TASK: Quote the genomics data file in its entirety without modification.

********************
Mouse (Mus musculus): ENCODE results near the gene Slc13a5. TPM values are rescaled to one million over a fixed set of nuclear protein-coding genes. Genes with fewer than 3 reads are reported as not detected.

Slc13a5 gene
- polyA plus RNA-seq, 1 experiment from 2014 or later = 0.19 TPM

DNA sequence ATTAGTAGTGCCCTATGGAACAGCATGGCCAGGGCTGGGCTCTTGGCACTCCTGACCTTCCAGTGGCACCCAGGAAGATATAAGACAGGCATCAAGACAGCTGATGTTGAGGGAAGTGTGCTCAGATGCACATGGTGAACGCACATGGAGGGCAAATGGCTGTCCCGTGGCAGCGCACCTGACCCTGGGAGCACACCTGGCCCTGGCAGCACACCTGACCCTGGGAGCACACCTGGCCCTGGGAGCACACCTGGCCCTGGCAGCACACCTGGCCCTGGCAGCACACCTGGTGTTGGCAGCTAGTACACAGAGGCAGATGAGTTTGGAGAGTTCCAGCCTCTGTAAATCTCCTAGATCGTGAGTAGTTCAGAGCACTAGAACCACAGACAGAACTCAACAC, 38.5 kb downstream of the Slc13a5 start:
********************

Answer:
Mouse (Mus musculus): ENCODE results near the gene Slc13a5. TPM values are rescaled to one million over a fixed set of nuclear protein-coding genes. Genes with fewer than 3 reads are reported as not detected.

Slc13a5 gene
- polyA plus RNA-seq, 1 experiment from 2014 or later = 0.19 TPM

DNA sequence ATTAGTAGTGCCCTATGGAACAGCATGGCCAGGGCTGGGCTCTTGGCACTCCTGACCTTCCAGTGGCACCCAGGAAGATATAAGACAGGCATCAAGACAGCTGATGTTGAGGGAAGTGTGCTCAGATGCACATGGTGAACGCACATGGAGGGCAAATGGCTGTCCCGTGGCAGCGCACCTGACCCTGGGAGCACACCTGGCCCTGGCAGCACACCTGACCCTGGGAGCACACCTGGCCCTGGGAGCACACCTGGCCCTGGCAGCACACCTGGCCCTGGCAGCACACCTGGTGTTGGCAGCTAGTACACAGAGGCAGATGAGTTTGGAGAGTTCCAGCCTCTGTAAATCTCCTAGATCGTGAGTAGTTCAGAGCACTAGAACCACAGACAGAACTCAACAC, 38.5 kb downstream of the Slc13a5 start: